But the Pokemon game’s demented and unholy true purpose has slowly emerged as sharp-minded watchers began observing the game herding players toward famed skatespots (see above), where their loiterly meanderings provide a skatestopper more effective than a hundred curled metal flanges. Yet the plot runs deeper and hoarier still, given the apparent targeting of sanctioned skateparks as destinations for sheepish players to gather, oblivious with their mass, and obstaclize. Moneyed interests of the world have responded, valuing the Pokemon application to the tune of the Bahamas’ economy.

Could animated, bouncing rabbitoids and birds do what generations of business owners, security guards and disapproving moms have failed at, and erase skateboarding from this mortal coil forevermore? Could Street League and X-Game courses, if not overrun by phone-staring drifters, yet be rendered obsolete if no one looks up from their screen to pump a fist or holler at a 9.0 run? Is Jeremy Klein, with his extensive anime knowledge, disregard for social mores, and increasingly professorial look what with the spectacles, be skateboarding’s only hope to somehow infiltrate the Pokemon Go machinery and destroy it from within?

*As well as the band Kreator most likely
**SNES version soundtrack for all-time top 10

Summertime Mixtape Vol. 4 – Marc Johnson ‘Man Down’

July 9, 2016


Tilt Mode released ‘Man Down’ at the height of the collective’s cultural and military might, spreading its power across several otherwise drab and peaceable continents before the dueling demands of heavy duty sponsorship and real life in general intervened for many of the mode’s most heavily tilted. Here though was crew captain Marc Johnson having a good time in baggy shorts as the Rolling Stones stuffed their noses with disco-era stardust, enjoying his enormous talents amongst playgrounds and makeshift jumpramps before stretching it to its breaking point a few years later in the Lakai vid — his embankment backside 360 kickflip here is a much more relaxed edition than Alex Carolino’s in the contemporary Lordz vid, and tricks such as the switch backside nosegrind and the 5-0 backside 180 are for the ages. At a time when triple-striped shoes again adorn Marc Johnson’s feet after an acrimonious split with a shoe sponsor, it would be a treat to see him do another one like this.

Summertime Mixtape Vol. 4 – Gabriel Rodriguez, Daniel Castillo and Shamil Randle ‘Mouse’

July 8, 2016


Of the many ‘what-ifs’ associated with all-time top fiver ‘Mouse,’ the potential for a full-on follow-up to Gabriel Rodriguez’s ‘Paco’ closing section forever will be up there with the prospects for a healthy Mike Carroll and a reenergized Jovontae Turner. He does come through in this Choco-trio section with some massive tailslides and two of the grimier fakie tricks to chunk out the courthouse ledge, before Daniel Castillo comes with a good Venice pit line and some below-the-knees cargo pockets, the height of fashion for summer 1996. Shamil Randle gets in two of the video’s best-looking manual tricks in the same line plus the rarely-seen fakie frontside shove-it, possibly an asterisked outlier to Jimmy Gorecki’s generally on-point ‘Trilogy’ rule.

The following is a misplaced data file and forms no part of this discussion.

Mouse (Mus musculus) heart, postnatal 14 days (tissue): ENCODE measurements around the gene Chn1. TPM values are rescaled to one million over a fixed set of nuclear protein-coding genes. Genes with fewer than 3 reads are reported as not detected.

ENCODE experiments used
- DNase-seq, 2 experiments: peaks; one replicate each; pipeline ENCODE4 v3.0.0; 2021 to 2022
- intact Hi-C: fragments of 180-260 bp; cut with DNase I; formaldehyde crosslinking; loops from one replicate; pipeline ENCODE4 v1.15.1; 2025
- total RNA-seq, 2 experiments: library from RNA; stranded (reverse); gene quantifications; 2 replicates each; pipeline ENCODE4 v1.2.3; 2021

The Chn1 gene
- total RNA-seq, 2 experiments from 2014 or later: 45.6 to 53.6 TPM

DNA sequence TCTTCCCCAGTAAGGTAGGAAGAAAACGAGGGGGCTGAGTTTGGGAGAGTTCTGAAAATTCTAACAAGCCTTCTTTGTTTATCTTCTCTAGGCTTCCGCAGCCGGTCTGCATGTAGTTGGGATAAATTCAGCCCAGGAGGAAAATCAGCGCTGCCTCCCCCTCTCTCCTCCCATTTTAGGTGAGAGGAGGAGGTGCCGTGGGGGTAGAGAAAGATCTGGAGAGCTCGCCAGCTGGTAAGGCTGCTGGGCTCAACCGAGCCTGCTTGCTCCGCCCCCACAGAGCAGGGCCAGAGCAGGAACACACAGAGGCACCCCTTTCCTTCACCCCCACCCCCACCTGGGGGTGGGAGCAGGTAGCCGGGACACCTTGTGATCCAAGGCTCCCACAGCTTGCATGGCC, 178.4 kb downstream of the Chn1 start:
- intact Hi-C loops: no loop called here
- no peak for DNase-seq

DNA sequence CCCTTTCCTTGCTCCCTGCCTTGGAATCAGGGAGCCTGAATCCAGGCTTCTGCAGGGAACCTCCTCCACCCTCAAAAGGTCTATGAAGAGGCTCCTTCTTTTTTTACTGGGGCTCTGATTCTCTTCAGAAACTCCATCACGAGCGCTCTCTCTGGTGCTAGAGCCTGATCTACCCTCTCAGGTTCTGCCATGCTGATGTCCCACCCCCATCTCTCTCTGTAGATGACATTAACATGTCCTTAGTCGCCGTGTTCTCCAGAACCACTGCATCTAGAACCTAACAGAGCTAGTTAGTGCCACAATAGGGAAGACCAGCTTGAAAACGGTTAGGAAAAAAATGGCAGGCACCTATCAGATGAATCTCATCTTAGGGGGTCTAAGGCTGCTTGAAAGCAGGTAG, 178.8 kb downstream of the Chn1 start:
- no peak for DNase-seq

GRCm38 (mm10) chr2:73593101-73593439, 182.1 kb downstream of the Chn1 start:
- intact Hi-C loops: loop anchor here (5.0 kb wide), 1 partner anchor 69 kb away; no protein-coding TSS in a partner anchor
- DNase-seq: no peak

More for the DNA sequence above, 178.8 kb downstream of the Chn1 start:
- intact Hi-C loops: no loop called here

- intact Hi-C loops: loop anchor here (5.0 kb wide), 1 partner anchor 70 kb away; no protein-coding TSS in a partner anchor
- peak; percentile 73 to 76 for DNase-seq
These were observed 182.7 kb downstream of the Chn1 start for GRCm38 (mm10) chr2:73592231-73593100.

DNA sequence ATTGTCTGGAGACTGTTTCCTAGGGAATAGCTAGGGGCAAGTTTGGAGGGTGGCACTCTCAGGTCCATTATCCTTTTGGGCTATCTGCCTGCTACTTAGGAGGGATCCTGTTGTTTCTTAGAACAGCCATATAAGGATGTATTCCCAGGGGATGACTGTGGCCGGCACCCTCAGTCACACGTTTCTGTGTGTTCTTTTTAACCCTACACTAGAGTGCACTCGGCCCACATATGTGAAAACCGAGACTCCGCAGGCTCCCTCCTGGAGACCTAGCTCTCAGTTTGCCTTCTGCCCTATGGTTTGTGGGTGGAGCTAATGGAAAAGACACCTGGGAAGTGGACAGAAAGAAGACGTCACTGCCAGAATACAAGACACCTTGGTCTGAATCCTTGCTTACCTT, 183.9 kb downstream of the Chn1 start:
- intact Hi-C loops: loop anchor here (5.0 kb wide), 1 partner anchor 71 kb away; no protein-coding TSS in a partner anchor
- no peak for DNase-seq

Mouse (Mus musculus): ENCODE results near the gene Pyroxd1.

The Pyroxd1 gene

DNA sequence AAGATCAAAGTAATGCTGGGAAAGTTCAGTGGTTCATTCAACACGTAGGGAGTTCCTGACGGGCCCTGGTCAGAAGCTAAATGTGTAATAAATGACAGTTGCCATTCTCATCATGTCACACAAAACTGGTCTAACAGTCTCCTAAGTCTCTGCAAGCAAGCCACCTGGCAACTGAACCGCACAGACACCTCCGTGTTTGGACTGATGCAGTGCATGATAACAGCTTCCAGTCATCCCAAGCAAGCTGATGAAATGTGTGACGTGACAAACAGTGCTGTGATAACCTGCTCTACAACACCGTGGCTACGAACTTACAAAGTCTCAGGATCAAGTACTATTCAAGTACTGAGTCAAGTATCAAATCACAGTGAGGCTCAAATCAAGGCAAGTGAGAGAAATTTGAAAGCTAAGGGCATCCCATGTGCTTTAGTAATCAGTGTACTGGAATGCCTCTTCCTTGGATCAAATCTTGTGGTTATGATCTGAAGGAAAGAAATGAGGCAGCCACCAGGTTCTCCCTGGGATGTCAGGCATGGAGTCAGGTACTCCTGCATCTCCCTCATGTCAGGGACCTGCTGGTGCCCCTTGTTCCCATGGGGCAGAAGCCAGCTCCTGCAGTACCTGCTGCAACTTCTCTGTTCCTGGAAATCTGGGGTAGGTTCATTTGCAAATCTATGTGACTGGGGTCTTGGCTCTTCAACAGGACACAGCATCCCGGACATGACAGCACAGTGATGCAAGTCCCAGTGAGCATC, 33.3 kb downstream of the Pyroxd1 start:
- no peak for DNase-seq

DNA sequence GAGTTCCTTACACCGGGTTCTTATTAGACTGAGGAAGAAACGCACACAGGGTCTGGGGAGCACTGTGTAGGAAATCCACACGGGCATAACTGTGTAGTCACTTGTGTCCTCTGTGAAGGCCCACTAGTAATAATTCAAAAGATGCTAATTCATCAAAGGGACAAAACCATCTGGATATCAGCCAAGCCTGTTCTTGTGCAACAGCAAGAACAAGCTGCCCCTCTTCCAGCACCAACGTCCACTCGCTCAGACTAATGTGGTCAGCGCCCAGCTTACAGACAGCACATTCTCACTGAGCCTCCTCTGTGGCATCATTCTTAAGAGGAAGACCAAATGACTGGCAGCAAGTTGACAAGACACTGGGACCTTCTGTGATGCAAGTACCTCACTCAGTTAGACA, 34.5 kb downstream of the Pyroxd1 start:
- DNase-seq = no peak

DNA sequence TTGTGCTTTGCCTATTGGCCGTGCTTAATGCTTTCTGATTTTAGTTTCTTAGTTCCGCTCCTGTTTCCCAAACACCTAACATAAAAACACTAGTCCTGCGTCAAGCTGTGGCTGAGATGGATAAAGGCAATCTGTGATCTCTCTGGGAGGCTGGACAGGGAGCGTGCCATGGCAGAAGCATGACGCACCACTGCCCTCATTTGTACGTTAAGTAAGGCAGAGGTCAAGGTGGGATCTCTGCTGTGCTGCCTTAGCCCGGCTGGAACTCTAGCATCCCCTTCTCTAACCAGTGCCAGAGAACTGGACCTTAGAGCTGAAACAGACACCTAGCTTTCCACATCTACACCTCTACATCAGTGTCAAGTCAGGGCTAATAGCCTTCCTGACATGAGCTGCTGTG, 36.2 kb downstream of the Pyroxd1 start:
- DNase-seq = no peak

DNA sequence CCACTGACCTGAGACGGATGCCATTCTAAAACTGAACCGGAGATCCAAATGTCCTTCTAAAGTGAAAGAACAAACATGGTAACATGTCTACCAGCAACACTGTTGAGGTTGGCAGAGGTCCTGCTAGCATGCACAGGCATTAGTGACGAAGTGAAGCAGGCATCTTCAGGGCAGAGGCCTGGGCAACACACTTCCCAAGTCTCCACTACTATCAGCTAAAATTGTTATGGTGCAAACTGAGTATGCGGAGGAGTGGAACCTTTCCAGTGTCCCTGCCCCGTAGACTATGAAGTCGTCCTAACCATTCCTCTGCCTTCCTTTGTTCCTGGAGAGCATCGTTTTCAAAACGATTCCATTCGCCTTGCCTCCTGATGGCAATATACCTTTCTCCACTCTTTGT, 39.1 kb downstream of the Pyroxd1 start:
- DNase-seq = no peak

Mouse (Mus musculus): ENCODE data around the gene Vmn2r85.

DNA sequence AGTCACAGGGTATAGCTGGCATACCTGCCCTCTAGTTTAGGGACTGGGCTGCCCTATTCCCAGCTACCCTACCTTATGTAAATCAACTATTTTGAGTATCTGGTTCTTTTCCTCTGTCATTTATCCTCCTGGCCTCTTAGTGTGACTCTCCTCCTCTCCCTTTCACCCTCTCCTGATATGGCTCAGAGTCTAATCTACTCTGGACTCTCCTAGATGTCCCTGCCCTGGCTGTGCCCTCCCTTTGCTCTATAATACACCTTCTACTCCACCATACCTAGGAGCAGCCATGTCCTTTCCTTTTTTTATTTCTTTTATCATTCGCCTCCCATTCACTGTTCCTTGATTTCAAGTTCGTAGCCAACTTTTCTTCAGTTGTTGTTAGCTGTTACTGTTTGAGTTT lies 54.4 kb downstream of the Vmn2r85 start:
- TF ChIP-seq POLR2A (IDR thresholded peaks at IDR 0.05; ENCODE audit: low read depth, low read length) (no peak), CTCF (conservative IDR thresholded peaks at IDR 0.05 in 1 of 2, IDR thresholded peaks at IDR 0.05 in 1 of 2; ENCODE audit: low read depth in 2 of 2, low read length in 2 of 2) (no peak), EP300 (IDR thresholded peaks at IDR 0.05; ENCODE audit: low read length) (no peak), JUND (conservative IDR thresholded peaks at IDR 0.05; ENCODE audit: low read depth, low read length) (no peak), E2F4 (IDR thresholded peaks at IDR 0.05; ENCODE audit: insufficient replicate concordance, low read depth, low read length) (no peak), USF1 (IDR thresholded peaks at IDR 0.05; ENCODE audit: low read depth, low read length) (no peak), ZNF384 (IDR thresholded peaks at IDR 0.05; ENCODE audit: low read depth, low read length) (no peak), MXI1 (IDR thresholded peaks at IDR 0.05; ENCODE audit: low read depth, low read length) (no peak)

Summertime Mixtape Vol. 4 – Aaron Artis ‘What If’

July 6, 2016


There are videos rightly and wrongly misplaced within the eddies of the space-time continuum, and despite Carlos Ruiz’s Heath Kirchart-baiting spot checks, a late-arriving stop on Kris Markovich’s decades-spanning board sponsor tour, and a fine Ronnie Creager part, Blind’s Bill Weiss-helmed 2005 vid ‘What If’ did little to stake out turf far from your typical Digital issue of the day. It did have this Aaron Artis part that gets over on some swervy turns, floaty kickflips and a sunny song, with an untamed melon grab taking the Pacific Northwesterner over a Spanish hump and the Hollywood High spikes. The powerslide surf spray revives long-suppressed memories of July afternoons lounging beside stagnant ponds of gray water, sipping a highball of unleaded gasoline. 

Summertime Mixtape Vol. 4 – Tum Yeto Road Trip, 411 #29

July 5, 2016


Tum Yeto hoisted itself to perhaps the hoistiest of its various golden ages in the waning months of the 1990s partly thanks to visceral and brutally earned slam sections that reserved a singular ability to snuff any spark to skate that the preceding video had kindled. Jarring bails pepper this 411 road trip through Canada, populated by a wrecking-ball cast belonging at this point to another age: an Adio-endorsing, lion-maned Jamie Thomas; Mike Maldonado, decked out in corn rows and late shove-its; Ed Templeton impossible tailgrabbing with a few hundred miles’ worth of buffer from the Huntington Beach Pier fleshpots; Elissa Steamer at her pre-Bootleg peak; handrail doubles runs; Adrian Lopez, full cabbing John Drake’s ender spot from ‘Time Code;’ board-catching dome pieces; a miniramp-wrecking Bam Margera, face as yet unlined by the gravities and scars of a reality television career. This clip, considered in some circles the greatest 411 tour part evar, also features a content-complementing, classically licensing-friendly Dischord catalog pick.

Summertime Mixtape Vol. 4 – Nate Jones ‘Real to Reel’

July 5, 2016

Midsummer days hot enough to put the sweat on you by 8 a.m. call to mind the carefree love that can blossom in young muskrats’ hearts, and of simpler and more wholesome times when highlights from a 411 commercial and a nice backside 5-0 on a ledge were legit inclusions for a video-opening, pro-inducing video part such as Nate Jones’ in Real’s century-launching ‘Real to Reel.’ Besides Nate Jones’ immaculate kickflip stylings, the rarely seen overhead angle to a street gap and the rarer-still acceptable varial flip, Nate Jones’s breezy, no-muss part captures him midway between the baggy-hoodied, yellow-teed everyman and the patchouli scented Bay ramblor that would years later claim his pro career. Beyond the snapshot of SF in a more livable time, you can catch glimpses of a spiritual forebear to Brian Delatorre’s GX hills handling and Dylan Rieder’s ‘Mindfield’ ender.